The ad, which was deleted within an hour of being posted on Saturday, showed an image of Foley with a hamburger. According to the Washingtonian, the ad read, "When you say you want a burger and someone says okay let's hit McDonalds." Below the edited image of Foley was the message "You disgrace me."
— Bobby (@RPGilbride) July 23, 2018
Moments after being alerted of the incident, Peter Tabibian, the owner of the restaurant chain, issued an apology and explained that one of Z-Burger's contractors was at fault.
"The inappropriate and offensive photo post was removed as soon as I was made aware of it," Tabibian wrote. "I find it necessary to personally emphasize to our customers and friends that Z-Burger does not permit the use of offensive language, photographs, or video content on our Twitter page, or in any media."
— zburger (@zburger) July 22, 2018
"I have taken immediate steps to ensure that this never happens again, and our customers have my promise to ensure that established controls over the placement of amateur promotional posts on our Twitter page are more closely followed immediately," he added.
Valor Media, the contractor, later issued its own apology via a YouTube-esque vlog.
— Michael Valor (@ValorCorp) July 23, 2018
"What I believe, more than anything else, is that news can be misconstrued and I want to give you something real, like, from the source, from me to you," Michael Valor, owner of the media company, says in the video response. "So I think first thing that you're worried about is this Z-Burger issue that we have got going on right now."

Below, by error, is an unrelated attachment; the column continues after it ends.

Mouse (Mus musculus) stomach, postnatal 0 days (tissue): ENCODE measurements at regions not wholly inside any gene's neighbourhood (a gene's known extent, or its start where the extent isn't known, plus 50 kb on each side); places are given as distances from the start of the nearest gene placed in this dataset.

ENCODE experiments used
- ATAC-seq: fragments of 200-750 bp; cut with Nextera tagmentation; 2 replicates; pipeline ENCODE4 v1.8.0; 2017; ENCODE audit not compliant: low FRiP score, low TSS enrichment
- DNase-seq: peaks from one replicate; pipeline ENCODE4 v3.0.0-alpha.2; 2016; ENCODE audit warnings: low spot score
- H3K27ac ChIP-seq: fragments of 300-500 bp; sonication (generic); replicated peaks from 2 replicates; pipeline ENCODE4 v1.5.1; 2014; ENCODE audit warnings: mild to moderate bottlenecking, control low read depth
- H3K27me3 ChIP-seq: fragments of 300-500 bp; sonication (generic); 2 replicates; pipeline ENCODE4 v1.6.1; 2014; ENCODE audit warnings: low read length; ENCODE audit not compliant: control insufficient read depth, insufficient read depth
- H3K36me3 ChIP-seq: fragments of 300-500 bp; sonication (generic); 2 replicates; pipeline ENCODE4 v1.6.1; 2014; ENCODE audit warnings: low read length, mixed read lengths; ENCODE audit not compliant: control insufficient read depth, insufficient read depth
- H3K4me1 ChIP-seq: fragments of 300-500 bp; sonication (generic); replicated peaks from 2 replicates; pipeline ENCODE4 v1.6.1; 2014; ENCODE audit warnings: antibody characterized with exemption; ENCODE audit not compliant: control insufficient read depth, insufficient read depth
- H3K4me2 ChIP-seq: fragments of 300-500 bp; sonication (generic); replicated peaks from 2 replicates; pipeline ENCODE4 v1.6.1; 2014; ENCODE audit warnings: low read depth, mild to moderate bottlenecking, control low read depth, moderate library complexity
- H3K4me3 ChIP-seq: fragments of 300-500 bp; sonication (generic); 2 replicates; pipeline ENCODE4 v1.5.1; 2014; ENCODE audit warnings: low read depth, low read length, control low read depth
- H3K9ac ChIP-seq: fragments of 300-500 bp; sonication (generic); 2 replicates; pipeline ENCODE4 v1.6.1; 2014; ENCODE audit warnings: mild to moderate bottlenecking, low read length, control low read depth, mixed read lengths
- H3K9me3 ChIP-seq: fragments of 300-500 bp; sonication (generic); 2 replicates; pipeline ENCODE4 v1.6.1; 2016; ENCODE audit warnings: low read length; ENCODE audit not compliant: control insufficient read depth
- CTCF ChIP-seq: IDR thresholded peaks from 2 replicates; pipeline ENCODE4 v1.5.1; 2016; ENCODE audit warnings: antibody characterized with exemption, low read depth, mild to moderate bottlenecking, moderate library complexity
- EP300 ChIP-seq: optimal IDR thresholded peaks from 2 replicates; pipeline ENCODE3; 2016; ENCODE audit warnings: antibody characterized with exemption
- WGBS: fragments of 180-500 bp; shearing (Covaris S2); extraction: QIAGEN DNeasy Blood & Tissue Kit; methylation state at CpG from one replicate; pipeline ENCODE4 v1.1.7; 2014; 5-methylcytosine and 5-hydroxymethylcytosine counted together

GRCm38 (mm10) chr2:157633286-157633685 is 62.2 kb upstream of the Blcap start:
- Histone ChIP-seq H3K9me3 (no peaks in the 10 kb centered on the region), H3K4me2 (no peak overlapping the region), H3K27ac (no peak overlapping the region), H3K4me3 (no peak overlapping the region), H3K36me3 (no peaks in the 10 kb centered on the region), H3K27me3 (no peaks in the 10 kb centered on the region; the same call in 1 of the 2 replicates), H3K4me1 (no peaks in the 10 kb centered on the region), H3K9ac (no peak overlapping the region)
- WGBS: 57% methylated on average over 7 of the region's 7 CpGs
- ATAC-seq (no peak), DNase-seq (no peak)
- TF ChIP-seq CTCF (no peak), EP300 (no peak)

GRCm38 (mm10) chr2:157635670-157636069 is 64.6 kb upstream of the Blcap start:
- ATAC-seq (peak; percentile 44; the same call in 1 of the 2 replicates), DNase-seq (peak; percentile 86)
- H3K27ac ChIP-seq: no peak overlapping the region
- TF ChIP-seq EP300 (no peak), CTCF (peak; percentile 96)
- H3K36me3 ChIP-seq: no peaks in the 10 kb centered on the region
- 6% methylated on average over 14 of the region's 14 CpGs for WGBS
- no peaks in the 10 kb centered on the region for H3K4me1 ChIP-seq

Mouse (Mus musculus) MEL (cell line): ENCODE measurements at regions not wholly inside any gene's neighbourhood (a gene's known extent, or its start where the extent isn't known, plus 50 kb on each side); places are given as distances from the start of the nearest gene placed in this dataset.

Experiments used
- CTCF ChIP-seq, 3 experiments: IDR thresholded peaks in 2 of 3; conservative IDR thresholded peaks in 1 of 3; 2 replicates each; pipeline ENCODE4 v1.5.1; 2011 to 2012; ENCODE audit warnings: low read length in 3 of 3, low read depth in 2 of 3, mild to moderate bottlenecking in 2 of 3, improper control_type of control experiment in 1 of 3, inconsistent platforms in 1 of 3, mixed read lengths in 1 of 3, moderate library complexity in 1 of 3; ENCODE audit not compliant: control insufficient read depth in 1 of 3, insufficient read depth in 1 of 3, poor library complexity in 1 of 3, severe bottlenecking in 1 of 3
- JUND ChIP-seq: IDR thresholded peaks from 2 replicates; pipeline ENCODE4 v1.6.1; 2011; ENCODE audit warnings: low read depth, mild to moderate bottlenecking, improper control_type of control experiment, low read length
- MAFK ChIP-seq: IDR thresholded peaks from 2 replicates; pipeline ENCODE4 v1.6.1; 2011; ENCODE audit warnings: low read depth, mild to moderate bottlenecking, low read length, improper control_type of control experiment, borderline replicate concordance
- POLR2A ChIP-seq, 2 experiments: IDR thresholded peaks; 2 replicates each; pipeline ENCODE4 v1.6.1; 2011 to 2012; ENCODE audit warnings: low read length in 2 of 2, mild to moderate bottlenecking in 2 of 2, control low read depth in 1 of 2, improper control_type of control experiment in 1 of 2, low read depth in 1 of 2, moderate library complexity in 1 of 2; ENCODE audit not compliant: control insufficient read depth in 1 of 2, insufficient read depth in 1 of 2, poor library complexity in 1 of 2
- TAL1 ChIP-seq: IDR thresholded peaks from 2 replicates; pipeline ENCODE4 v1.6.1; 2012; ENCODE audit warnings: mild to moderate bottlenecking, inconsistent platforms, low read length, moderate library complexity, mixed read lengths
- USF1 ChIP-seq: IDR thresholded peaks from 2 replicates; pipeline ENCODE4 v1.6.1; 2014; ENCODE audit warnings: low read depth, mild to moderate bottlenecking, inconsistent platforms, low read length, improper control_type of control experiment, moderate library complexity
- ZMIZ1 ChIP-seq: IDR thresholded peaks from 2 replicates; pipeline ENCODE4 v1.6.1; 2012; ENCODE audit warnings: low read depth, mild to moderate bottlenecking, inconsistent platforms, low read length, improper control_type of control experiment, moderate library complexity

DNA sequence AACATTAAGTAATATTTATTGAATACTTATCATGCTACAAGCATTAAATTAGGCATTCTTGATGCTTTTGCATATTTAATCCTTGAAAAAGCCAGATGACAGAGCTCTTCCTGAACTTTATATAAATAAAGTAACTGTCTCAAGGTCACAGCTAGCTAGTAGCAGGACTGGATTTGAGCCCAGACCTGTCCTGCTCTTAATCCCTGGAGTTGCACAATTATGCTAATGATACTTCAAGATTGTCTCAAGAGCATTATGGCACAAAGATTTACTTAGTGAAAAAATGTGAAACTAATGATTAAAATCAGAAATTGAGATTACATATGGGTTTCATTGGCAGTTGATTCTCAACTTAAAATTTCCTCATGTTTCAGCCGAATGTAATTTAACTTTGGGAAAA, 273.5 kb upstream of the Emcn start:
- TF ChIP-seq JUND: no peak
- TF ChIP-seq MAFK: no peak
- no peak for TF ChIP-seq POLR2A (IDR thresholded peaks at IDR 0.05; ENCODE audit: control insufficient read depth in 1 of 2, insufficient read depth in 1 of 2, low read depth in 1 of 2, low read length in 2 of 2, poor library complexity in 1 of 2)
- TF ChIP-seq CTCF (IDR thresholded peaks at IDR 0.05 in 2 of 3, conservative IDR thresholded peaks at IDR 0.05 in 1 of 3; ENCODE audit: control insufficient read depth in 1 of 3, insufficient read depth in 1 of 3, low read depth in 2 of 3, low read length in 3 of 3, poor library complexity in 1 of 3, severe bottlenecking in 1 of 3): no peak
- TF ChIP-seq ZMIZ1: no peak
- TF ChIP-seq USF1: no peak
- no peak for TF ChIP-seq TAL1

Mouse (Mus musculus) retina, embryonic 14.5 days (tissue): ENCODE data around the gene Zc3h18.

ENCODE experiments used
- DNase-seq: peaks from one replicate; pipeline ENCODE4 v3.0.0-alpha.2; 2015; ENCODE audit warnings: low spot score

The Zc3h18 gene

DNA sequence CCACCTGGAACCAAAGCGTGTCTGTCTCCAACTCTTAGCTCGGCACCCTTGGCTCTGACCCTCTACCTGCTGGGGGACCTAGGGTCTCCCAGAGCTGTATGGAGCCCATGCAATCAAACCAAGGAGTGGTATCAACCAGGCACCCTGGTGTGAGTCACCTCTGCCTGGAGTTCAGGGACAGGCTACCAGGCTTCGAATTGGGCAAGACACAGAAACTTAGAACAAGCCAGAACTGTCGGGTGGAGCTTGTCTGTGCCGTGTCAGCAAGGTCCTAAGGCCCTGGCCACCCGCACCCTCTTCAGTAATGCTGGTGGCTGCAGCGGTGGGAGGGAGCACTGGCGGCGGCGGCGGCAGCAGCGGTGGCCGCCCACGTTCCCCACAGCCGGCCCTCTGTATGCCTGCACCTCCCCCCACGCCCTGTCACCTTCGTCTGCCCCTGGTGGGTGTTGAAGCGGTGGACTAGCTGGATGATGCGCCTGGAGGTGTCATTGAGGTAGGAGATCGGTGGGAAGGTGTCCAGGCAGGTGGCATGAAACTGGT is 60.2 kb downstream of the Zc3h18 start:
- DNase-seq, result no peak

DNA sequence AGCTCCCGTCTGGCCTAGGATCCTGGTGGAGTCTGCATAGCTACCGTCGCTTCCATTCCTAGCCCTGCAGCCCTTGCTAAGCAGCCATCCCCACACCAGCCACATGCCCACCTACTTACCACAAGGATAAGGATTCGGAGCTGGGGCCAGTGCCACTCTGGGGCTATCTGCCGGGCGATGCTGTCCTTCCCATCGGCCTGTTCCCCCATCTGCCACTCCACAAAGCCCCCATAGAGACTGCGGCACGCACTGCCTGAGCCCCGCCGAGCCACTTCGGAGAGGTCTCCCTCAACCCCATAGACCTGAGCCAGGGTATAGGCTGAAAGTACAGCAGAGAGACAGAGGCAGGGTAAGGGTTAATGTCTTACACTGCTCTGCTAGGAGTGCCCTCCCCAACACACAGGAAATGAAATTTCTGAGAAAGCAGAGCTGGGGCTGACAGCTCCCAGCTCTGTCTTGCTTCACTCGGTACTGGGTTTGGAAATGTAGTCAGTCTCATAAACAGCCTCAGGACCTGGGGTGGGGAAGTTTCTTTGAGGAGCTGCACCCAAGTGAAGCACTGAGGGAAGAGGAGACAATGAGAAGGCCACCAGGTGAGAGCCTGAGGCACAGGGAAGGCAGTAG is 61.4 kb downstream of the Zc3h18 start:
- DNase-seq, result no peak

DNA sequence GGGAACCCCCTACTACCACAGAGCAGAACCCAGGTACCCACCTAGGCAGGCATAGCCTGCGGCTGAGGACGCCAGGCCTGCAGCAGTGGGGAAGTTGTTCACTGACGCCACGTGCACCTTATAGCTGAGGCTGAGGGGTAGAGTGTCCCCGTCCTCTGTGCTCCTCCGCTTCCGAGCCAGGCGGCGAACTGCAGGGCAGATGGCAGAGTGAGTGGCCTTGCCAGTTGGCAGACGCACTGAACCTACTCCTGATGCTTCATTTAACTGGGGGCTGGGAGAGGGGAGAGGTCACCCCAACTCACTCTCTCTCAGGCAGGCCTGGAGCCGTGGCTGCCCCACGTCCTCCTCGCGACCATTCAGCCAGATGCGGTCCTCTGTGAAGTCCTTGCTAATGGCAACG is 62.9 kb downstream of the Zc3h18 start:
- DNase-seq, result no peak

Valor, who is 23 years old and has been running his company for five years, went on to stress that Z-Burger was not at fault for the incident and that it was an issue caused by Valor Media taking on a new art director. In order to prevent future mistakes, Valor stated that checkpoints would be setup so that social media posts would be reviewed by various supervisors before being published.
— Michael Valor (@ValorCorp) July 24, 2018
He later apologized to the Foley family, saying that he was "really sorry" and that he "didn't mean for this to happen." Valor also said that the art director was a "really good girl" who would "never hurt a fly."
Diane Foley, the mother of the slain journalist, wrote on Twitter Tuesday via the account for the James Foley Foundation that she was "saddened" that the burger chain had been "so insensitive and ignorant of others' pain while marketing their hamburgers."
— JamesFoleyFoundation (@JamesFoleyFund) July 24, 2018
Since the weekend incident, both company heads have gotten in touch with Diane Foley to address the situation and revealed that they will be making donations to the foundation.
Tabibian told the Washingtonian that Z-Burger is still working with Valor Media to figure out how the post managed to get published.
"I just don't know what happened in this incident. I don't want to make any excuses for Valor Media," he said. "We are investigating to see what exactly happened. [Valor] said to me he hired someone new, but I'm really not happy about what happened. We're investigating this heavily and trying to make the right decision."
Despite all of the apologies being handed out, netizens aren't satisfied.
— Caleb Ecarma (@calebecarma) July 24, 2018
— Ice Princess (@arctic_reign) July 25, 2018
— Melissa B. (@thewritingpro) July 24, 2018
— maya kosoff (@mekosoff) July 25, 2018
Foley was abducted by Daesh militants while covering the Syrian civil war as a freelance reporter in November 2012 for Boston-based website GlobalPost. His whereabouts were unknown for the following two years, but Foley later appeared in a YouTube video entitled "A Message to America" in 2014, which showed his execution after he recited a statement that said the US government were the "real killers."